Their bitterness won't make the U.S. better
Hillary Rodham Clinton's supporters would rather vote for an old white Republican, who voted with Bush 95 percent of the time, than vote for a younger black Democrat, who voted against Bush 70 percent of the time. Why? Because they're angry that their candidate lost fair and square.
Get over it! Get on with the business of bettering this country. That cannot mean four more years of the same policies that got us into this mess.
JAMES MATHEWSON, FARIBAULT, MINN.
I expected to hear Sen. Hillary Clinton attempt to unite fragmented delegates. Instead we heard her plugging her 2012 presidential bid. That is bad for Obama but good for McCain. Thank you, Senator!
JIM WIZIK, LINDSTROM, MINN.
Lisa Sisinni's Aug. 27 column shows that she is not a true Democrat but just bitter because she lost her dream of a woman president. On every issue facing our nation, Hillary Clinton and Barack Obama are in sync and John McCain is the diametric opposite. Handing her vote to McCain only shows Sisinni's lack of commitment to the economy, energy, women's rights and our standing in the world.
When historians review presidents, those with the most experience in Washington are among the lowest rated. It's not too tough to compare a man who put himself through college becoming head of Harvard's Law Review who chose to work with community organizers rather than take a job with a high-paying law firm. John McCain had a lackluster high school career, getting appointed to the Naval Academy because his father and grandfather were admirals. Graduating in the bottom 1 percent of his class, he got assigned to flight school, which is unheard of given his status at the academy. He crashed three planes before getting his wings and one more before his plane was shot down. A history of risk taking and mistakes in his personal and professional life hardly demonstrates command judgment.
BILL KAPLAN, ARDEN HILLS
Keeping convention cameras off of Iraq
With the Democrats convening in Denver, and the Republicans coming to St Paul next week, it's interesting to note that one topic is hardly even being discussed: the war in Iraq.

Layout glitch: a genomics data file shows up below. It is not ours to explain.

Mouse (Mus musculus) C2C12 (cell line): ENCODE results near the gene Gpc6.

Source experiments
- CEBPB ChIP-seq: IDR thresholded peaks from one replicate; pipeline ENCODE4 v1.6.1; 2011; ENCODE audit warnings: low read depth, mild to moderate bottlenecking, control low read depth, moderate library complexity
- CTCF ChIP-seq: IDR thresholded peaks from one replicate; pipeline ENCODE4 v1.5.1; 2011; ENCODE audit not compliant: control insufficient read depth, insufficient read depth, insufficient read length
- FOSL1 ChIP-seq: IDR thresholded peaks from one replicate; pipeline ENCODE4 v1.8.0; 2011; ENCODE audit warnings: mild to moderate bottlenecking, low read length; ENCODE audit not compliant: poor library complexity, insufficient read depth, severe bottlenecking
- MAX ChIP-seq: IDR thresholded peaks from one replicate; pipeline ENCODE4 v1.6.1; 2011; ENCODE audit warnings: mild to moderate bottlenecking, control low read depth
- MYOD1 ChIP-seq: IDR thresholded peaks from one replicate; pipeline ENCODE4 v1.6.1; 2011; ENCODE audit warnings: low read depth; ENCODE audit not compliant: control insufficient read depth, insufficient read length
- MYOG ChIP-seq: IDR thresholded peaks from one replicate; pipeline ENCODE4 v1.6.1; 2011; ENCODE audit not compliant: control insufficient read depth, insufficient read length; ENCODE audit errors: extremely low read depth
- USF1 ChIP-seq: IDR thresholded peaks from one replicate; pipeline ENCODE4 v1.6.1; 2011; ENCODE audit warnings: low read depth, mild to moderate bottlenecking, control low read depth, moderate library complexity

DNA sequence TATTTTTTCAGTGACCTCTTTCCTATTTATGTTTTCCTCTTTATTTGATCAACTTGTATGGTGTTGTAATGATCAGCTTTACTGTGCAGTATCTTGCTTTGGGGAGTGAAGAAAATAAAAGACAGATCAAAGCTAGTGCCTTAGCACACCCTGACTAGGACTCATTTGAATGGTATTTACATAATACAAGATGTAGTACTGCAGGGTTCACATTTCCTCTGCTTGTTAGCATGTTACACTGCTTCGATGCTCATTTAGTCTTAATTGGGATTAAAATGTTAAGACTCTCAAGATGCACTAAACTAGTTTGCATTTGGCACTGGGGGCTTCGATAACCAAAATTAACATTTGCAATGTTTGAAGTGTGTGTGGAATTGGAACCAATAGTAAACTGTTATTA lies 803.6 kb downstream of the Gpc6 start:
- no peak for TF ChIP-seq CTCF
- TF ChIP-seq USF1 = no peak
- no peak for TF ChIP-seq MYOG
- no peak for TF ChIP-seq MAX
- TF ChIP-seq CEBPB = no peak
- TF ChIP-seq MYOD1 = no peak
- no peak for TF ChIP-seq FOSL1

Since the 1st Brigade of the Minnesota National Guard (the Red Bulls) returned home last summer from the longest Iraq deployment of any unit, Iraq has made incredible gains, both in security on the ground and in the political process. Now instead of arguing over whether or not we should stay in Iraq, the question of the day is the rate at which we can bring most of the troops home.
So as you watch the conventions, keep in mind that Minnesota soldiers and their families played a part in keeping the conventions free of the rancorous Iraq war debate.
DAVE THUL, OWATONNA, MINN.
EMPLOYEE FREE CHOICE ACT
Card check is not new
How disappointing to see the Star Tribune write an editorial regarding the Employee Free Choice Act that is so uninformed. "Proposed labor bill has fatal voting flaw" (Aug. 27) wrings its hands about this new thing called a "card check," when in fact, card check as always been part of the union organizing process.
Really. You can look it up.
What the act does is allow a card check tally of over 50 percent in favor of a union to stand as an actual election. In the past, the card check tally (yes, the card check that has always been required) could only authorize a subsequent, secret ballot election. This extra, unnecessary step allows employers to delay the election and harass employees who have already filled out their cards for a union.
If the card check tally is less than 50 percent but more than 30 percent, then a traditional secret ballot election would be required. The act simply allows workplaces where more than 50 percent of the employees have already publicly expressed the desire for a union to have one without jumping through more hoops.
JOHN ROACH, MINNEAPOLIS
Coleman's campaign ads
Every couple of weeks, when I notice a new ad from Sen. Norm Coleman's campaign, I think, "Could his campaign possibly be more patronizing of and condescending toward Minnesota voters?"
The "Bowlers" ads seemed to imply that Minnesotans are a bunch of smart-mouthed rubes. The ad with Mrs. Coleman suggested that Minnesotans have never heard of computer-generated imagery, and want our senator to play at being a hen-pecked husband. The new spots featuring a precocious little girl who thinks it's easy paying taxes in multiple jurisdictions insult our intelligence on innumerable levels.
Since Coleman comes from the East Coast, has only ever had public employment, had a fancy education and has a lot of rich new friends, he may regard Minnesotans as a bunch of hayseeds in flyover-land. Hick though I may be, I'd like the senator to explain to me why I should re-hire him for another six years on our payroll.
Coleman should leave the comedy to the comedian in the race.
MATT HUNT, MINNEAPOLIS